Bayer, Novartis-backed Immunitas secures $58M series B to push new checkpoint inhibitors past blockade

Immunitas CEO Jeffrey Goldberg is looking to boost his leadership team with the $58 million series B. (Immunitas Therapeutics)

Initially backed by Novartis and Bayer's venture arms, immuno-oncology biotech Immunitas has secured another $58 million to push a new class of checkpoint inhibitors on to the next stop. 

Immunitas is attempting to tackle the hurdles traditionally associated with checkpoint inhibitors, which don't work for everyone and typically require combination regimens with investigational drugs to boost their clinical potential. The biotech is now one step closer to moving its programs into the clinic.

The company emerged on the scene in 2019 with funding from Big Pharmas like Bayer and Novartis, through their venture outfits, along with other investment firms. Joining those high-profile names for the latest series B round are venture firms Medical Excellence Capital, Solasta Ventures and foundations like The Mark Foundation for Cancer Research, the American Cancer Society's BrightEdge and the Leukemia & Lymphoma Society's Therapy Acceleration Program. 

The lead asset from the company's single-cell sequencing platform, IMT-009, is for solid tumor and hematological cancers. The therapy has shown enhanced tumor killing and increased survival in preclinical systems, the company said. A regulatory filing to begin clinical studies is slated for the first half of next year, said CEO Jeffrey Goldberg in an interview with Fierce Biotech.

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Goldberg emphasized the two-year-old company's quick clinical ambitions. Immunitas derives from the research of scientists at Harvard's Dana-Farber Cancer Institute, the Massachusetts Institute of Technology and Massachusetts General Hospital. The single-cell sequencing platform gives Immunitas "a lot of powerful data" about every cell in any human tissue sample that it processes, Goldberg said.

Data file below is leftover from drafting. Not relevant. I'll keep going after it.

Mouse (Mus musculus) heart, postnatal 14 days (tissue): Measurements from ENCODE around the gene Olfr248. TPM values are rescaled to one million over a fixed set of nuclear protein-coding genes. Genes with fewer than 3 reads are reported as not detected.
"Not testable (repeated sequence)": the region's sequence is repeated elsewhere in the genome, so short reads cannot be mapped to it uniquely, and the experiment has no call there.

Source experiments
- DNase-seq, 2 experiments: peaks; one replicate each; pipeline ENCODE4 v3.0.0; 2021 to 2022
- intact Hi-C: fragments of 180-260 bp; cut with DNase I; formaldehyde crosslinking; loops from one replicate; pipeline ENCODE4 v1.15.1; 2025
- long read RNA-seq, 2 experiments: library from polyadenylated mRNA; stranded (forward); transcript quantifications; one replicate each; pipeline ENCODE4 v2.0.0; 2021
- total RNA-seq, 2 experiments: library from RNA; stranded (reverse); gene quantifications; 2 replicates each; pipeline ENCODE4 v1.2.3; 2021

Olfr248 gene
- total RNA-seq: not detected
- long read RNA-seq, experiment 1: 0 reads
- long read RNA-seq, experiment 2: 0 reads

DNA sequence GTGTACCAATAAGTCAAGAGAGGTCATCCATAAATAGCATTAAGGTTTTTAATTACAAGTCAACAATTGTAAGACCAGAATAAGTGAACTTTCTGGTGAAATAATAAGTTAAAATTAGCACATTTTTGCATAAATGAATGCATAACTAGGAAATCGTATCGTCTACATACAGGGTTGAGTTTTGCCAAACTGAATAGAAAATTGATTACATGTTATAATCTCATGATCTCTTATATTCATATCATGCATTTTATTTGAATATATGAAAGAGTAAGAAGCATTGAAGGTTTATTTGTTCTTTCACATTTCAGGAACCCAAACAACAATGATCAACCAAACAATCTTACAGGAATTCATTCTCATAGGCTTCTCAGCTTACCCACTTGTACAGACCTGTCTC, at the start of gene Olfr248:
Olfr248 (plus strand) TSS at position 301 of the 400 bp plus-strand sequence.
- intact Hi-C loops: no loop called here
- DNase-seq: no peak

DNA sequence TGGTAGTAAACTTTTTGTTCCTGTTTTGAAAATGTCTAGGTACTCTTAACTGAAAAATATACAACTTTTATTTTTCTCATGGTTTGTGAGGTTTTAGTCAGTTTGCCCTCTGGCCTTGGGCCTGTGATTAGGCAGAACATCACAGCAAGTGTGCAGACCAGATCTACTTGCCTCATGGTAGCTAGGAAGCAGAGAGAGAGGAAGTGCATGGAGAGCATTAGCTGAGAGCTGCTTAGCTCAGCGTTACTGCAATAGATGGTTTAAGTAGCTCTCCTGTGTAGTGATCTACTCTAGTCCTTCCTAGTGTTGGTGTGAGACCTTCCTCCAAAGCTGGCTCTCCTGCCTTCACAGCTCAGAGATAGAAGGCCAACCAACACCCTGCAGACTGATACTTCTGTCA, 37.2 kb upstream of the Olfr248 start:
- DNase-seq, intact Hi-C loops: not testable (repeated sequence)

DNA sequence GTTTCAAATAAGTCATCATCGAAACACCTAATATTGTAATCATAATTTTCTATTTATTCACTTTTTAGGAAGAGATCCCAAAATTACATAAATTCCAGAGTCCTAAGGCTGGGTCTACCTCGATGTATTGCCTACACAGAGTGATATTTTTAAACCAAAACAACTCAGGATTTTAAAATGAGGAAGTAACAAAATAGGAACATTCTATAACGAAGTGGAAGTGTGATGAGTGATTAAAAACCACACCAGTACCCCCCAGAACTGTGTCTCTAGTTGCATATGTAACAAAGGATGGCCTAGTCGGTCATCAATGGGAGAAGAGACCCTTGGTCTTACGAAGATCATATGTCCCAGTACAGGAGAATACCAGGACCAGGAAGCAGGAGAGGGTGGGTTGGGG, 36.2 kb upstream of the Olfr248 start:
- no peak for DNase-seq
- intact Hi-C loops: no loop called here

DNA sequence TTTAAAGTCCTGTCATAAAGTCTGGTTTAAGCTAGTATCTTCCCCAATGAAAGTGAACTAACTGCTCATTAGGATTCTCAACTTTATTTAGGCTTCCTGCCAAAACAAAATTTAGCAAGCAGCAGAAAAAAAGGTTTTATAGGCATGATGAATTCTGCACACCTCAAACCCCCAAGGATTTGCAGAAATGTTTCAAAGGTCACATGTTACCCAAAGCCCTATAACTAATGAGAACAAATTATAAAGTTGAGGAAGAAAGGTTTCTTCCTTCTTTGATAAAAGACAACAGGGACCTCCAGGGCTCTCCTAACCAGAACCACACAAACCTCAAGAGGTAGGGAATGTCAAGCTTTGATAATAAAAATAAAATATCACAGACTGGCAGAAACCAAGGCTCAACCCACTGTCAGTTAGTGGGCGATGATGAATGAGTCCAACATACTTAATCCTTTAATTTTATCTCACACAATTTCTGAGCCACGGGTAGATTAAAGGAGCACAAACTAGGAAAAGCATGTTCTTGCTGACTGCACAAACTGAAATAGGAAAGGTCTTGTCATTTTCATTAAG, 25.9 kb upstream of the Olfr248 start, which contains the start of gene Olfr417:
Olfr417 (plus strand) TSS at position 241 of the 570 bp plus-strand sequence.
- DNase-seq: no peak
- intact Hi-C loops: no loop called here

The program gives Immunitas information on "what genes are up, what genes are down, what proteins are being produced" and other insights that are combined with biological perspective and clinical knowledge.

Immunitas has also produced a second program using the platform, called IMT-073, which targets NK and T-cells just like the first asset and also uses the same cell type. But IMT-073 differs in biology, target and mechanism, according to Goldberg. The similarities allow Immunitas to "leverage a lot of our knowledge base, our experience, in moving that forward." A third target will be selected later this year, Goldberg said, noting the company is down to a "handful" of options. 

The Boston-area therapeutics outfit is looking to hire top-notch scientific talent as it moves toward human trials. With new funding led by Agent Capital, Immunitas is on the hunt for a chief scientific officer and has begun recruiting for a chief medical officer, Goldberg said. The biotech boosted its leadership team in conjunction with the financing by promoting Amanda Wagner to chief business officer from vice president of strategy. 

Goldberg described the talent pool in Boston as "massive" but with incredibly high demand and a lot of competition. 

"Everybody we meet has six offers, and so it becomes a timing issue more than anything else," Goldberg said.